2. Kiev Pechersk Lavra(Monastery of the Caves) in Kiev


Since its foundation as the cave monastery in 1015 the Lavra has been a prominent center of the Eastern Orthodox Christianity in Eastern Europe. Together with the Saint-Sophia Cathedral, it is inscribed as a UNESCO World Heritage Site.

Currently, the jurisdiction over the site is divided between the state museum, National Kyiv-Pechersk Historic-Cultural Preserve, and the Ukrainian Orthodox Church as the site of the chief monastery of that Church and the residence of its leader, Metropolitan Volodymyr.


3. Kamianets-Podilskyi Historical Complex inKamianets-Podilskyi, Khmelnytskyi Oblast


An old street in Kamianets-Podilskyi's old town quarter.


The Stephen Báthory Gate is part of the city's old fortification complex.


4. Khortytsia[8] in Zaporizhia, Zaporizhia Oblast


Nowadays, Khortysia is designated a national museum. The rural landscape of the island features the Zaporizhian CossackMuseum and a Cossack horse show. The museum building is modern, nestling low in the landscape with dramatic views of the Dnieper Hydroelectric Station to the north.

The museum contains exhibits dating from the Stone Age through the Scythian period (c.750 - 250 BC) down to the 20th century, including a model of the Pecheneg ambush which claimed the life of Svyatoslav in 972 and a panorama representing the Battle for Zaporizhia, fought during World War II on October 14, 1943.


5. Chersonesos[9] in

Sevastopol


Chersonesos was an ancient Greek colony founded approximately 2500 years ago in the southwestern part of Crimea, known then as Taurica. The colony was established in the 6th century BC. Chersonesos' ancient ruins are presently located in one of Sevastopol's suburbs. The buildings mix influences of Greek, Roman and Byzantine culture. The defensive wall is hundreds of meters long. Buildings include Roman amphitheatre and a Greek temple.


6. Saint Sophia Cathedral[10] in Kiev


7. Khotyn Fortress[11] in Khotyn, Chernivtsi Oblast


The Khotyn Fortress is a fortification complex located on the shores of the Dniester River in Khotyn, Chernivtsi Oblast of western Ukraine. Construction on the current fortress was started in 1325, while major improvements were made in the 1380s and in the 1460s.

The fortress is a large tourist attraction for the area and Ukraine. It is also a National Ukrainian Architectural Preserve as of 2000.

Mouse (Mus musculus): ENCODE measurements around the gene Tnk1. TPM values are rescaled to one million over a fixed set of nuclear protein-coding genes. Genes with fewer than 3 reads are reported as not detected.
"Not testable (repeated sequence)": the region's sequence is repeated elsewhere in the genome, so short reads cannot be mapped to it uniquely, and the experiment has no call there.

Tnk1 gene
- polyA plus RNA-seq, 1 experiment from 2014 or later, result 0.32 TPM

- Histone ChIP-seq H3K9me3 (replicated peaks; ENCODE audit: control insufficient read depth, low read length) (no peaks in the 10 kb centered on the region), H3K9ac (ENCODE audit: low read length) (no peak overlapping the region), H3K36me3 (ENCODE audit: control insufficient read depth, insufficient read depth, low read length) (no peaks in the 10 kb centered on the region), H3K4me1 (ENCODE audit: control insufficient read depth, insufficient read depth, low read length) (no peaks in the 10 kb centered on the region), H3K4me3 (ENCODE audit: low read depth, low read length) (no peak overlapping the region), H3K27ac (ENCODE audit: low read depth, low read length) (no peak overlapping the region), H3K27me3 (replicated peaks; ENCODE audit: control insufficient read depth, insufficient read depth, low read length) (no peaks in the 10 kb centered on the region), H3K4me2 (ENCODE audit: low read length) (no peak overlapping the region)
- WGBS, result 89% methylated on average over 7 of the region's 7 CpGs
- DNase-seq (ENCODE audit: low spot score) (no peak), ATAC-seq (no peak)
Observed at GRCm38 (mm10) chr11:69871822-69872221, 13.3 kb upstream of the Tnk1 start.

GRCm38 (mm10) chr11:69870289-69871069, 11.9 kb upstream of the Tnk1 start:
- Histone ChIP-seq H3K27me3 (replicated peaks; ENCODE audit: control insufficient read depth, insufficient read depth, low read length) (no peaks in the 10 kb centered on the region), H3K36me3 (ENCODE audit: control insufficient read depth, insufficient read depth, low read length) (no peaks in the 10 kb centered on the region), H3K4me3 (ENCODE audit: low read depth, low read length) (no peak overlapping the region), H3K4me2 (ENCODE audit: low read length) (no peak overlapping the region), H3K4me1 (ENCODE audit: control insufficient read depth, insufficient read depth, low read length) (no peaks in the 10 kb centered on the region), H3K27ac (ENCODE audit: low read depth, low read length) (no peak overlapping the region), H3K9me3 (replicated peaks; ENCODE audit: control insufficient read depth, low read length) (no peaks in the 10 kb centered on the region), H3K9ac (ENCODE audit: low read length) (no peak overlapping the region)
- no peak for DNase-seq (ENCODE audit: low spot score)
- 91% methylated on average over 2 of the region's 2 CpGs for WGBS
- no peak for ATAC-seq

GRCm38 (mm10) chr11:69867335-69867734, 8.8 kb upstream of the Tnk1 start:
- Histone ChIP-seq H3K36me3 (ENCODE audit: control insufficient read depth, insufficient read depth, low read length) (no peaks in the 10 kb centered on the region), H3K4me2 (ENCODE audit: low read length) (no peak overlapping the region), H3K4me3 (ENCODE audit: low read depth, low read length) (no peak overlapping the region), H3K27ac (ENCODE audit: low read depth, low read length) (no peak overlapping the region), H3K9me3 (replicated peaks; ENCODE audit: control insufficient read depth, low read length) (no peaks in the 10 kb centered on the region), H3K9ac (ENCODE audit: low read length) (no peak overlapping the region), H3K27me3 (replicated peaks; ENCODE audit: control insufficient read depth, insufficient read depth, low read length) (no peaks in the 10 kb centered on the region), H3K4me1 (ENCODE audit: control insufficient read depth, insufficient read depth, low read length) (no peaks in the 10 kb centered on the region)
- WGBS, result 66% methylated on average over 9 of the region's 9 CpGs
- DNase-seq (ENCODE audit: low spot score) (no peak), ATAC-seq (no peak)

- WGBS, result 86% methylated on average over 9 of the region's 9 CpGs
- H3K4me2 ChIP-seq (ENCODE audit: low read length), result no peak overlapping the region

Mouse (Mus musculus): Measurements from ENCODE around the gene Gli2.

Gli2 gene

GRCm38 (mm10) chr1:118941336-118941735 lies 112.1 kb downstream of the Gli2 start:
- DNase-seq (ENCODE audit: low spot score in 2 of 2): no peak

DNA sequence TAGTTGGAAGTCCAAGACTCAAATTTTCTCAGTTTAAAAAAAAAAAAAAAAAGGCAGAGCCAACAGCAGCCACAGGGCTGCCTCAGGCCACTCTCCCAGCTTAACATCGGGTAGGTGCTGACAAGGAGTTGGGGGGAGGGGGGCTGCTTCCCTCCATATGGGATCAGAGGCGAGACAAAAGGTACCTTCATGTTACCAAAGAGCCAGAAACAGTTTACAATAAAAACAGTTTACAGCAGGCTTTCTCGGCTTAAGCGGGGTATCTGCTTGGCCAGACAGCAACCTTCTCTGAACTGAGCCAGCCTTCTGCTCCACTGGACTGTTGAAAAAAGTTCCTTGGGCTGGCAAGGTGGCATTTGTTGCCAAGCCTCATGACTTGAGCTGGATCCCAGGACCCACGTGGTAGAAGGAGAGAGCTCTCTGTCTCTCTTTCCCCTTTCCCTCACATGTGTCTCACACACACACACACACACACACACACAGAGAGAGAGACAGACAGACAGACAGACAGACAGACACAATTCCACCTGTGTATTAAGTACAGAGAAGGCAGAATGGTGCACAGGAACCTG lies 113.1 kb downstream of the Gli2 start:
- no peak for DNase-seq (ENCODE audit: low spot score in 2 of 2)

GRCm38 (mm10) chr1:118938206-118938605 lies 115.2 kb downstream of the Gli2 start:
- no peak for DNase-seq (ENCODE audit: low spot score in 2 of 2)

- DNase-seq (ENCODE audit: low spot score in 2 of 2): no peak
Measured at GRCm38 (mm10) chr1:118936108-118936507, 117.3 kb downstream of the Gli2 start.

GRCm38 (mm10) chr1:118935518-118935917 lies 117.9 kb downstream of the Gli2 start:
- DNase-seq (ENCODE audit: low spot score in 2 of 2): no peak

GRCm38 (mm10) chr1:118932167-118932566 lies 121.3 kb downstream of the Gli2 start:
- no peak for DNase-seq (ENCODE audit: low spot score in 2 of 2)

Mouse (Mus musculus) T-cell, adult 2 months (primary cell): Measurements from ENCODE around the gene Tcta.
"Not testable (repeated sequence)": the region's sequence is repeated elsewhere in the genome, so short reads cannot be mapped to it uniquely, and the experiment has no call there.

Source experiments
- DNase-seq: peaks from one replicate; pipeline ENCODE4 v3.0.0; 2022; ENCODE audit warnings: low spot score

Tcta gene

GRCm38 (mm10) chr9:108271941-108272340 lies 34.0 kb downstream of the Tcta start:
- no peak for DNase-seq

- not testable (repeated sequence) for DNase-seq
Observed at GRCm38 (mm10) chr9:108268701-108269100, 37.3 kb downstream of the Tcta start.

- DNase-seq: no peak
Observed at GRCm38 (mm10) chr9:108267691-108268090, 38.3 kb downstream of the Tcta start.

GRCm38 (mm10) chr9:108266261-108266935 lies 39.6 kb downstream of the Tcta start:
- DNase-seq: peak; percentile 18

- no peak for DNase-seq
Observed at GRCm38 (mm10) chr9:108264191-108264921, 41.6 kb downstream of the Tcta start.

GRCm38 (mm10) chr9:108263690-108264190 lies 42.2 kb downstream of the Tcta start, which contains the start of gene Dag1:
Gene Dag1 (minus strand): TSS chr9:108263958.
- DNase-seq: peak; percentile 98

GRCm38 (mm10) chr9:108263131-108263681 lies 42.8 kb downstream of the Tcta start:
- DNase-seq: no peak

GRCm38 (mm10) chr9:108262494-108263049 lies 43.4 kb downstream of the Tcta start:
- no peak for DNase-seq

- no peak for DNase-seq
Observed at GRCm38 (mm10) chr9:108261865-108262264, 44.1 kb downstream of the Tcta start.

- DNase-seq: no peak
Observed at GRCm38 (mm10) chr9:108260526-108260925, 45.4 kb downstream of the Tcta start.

Language

  • According to the Constitution, the state language of Ukraine is Ukrainian.

  • According to the 2001 census, 67.5 percent of the population declared Ukrainian as their native language and 29.6 percent declared Russian.

  • Most native Ukrainian speakers know Russian as a second language.

  • Ukrainian is mainly spoken in western and central Ukraine.

  • In central Ukraine, Ukrainian and Russian are both equally used

  • In eastern and southern Ukraine, Russian is primarily used in cities, and surzhyk is used in rural areas.


Percentage of native Ukrainian speakers by subdivision


Demographics

  • According to the Ukrainian Census of 2001, ethnic Ukrainians make up 77.8% of the population.

  • Other significant ethnic groups are Russians (17.3%), Belarusians (0.6%), Moldovans (0.5%), Crimean Tatars (0.5%), Bulgarians (0.4%), Hungarians (0.3%), Romanians (0.3%), Poles (0.3%), Jews (0.2%), Armenians (0.2%), Greeks (0.2%) and Tatars (0.2%).


  • The industrial regions in the east and southeast are the most heavily populated, and about 67.2 percent of the population lives in urban areas.

  • Ukraine is considered to be in a demographic crisis due to its high death rate and a low birth rate.

  • A factor contributing to the relatively high death is a high mortality rate among working-age males from preventable causes such as alcohol poisoning and smoking.


  • To help mitigate these trends, the government continues to increase child support payments. Thus it provides one-time payments of 12,250 hryvniasfor the first child, 25,000 hryvnias for the second and 50,000 hryvnias for the third and fourth, along with monthly payments of 154 hryvnias per child.


Lilacs in the Central Botanical Garden, with Vydubychi Monastery and the Left Bank of Kiev in the background.


E40, the longest of all European routes, going through Kiev.


General view of the Andriyivskyy Descent with the Castle of Richard Lionheart on the left and the St Andrew's Church in the background.


This ensemble of authentic windmills is the centrepiece of a 1.5 square kilometres (0.58 sq mi) open air Museum of Folk Architecture and Life of Ukraine


Fire safety is a significant concern as most of the museum's structures are wooden, and many houses have thatched roofs.


View of the historic Old Town of Lviv.


A Lviv tram on a small cobblestone sidestreet in the Old Town.


The Lviv Opera and Ballet Theatre, an important cultural centre for residents and visitors.


Lychakivskiy Cemetery, 2007


Kharkiv's Freedom Square.


Religion

  • The dominant religion in Ukraine is Eastern Orthodox Christianity

  • A distant second by the number of the followers is the Eastern RiteUkrainian Greek Catholic Church

  • Additionally, there are 863 Roman Catholic

  • Protestant Christians also form around 2.19 percent of the population.

  • Other groups include Calvinists, Lutherans, Methodists and Seventh-day Adventists. The Church of Jesus Christ of Latter-day Saints (Mormon Church) is also present.


The ruins of an ancient Greek theatre. Chersonesus, Sevastopol.


Ruins of Panticapaeum. 6th century BC (Kerch)


Yenikale fortress. Built by the Turks in the 18th (Kerch)


The Massandra Palace near Yalta is one of the official residences of Ukraine.


Swallow's Nest, a symbol of Crimea, one of the best-known, romantic castles near Yalta. It was built in 1912 in the Neo-Gothic style by the order of the German Baron Stengel.


The Hansaray, succession home of the Crimean Khans, in Bakhchisaray.